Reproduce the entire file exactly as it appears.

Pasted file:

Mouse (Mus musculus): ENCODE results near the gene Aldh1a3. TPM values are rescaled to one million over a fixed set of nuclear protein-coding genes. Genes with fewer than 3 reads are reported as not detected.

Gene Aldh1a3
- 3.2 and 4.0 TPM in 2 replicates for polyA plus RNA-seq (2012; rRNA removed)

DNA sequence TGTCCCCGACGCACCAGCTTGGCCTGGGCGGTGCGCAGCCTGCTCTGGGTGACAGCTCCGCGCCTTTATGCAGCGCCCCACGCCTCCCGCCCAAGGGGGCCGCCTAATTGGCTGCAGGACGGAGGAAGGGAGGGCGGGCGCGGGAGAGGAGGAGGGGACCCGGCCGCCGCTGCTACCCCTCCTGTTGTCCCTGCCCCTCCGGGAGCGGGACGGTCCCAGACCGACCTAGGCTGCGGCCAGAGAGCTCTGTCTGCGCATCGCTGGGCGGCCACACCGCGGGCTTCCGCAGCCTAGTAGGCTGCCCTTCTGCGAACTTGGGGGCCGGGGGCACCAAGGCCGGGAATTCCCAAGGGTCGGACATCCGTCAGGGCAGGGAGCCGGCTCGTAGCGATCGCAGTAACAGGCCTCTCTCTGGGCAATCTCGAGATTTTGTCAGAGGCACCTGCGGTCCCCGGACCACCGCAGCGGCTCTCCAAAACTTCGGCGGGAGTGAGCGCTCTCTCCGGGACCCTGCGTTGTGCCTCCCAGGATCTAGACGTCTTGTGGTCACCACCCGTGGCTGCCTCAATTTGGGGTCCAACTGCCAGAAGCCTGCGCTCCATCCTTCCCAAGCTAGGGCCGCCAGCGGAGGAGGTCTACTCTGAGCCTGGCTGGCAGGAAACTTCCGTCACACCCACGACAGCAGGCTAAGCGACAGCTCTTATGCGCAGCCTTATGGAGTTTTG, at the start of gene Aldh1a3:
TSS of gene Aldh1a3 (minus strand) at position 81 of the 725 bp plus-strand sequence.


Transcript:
Mouse (Mus musculus): ENCODE results near the gene Aldh1a3. TPM values are rescaled to one million over a fixed set of nuclear protein-coding genes. Genes with fewer than 3 reads are reported as not detected.

Gene Aldh1a3
- 3.2 and 4.0 TPM in 2 replicates for polyA plus RNA-seq (2012; rRNA removed)

DNA sequence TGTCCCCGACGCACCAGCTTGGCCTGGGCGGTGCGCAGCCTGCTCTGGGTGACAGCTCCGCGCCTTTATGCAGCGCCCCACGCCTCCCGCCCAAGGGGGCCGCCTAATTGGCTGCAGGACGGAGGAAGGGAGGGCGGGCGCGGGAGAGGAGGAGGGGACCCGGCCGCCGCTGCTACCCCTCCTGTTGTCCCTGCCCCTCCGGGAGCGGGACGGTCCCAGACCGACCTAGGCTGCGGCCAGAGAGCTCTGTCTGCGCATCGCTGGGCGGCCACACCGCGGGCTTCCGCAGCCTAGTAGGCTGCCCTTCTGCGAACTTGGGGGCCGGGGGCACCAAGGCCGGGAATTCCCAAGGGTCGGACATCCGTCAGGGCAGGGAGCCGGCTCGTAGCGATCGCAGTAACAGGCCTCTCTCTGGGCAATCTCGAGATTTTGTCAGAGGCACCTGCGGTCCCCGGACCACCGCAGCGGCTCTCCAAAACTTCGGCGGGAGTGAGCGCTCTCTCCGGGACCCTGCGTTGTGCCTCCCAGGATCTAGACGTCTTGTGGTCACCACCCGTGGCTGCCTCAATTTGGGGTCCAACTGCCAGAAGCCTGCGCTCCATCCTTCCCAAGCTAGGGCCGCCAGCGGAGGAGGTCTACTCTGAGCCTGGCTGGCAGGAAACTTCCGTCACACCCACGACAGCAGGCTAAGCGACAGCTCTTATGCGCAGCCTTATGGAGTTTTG, at the start of gene Aldh1a3:
TSS of gene Aldh1a3 (minus strand) at position 81 of the 725 bp plus-strand sequence.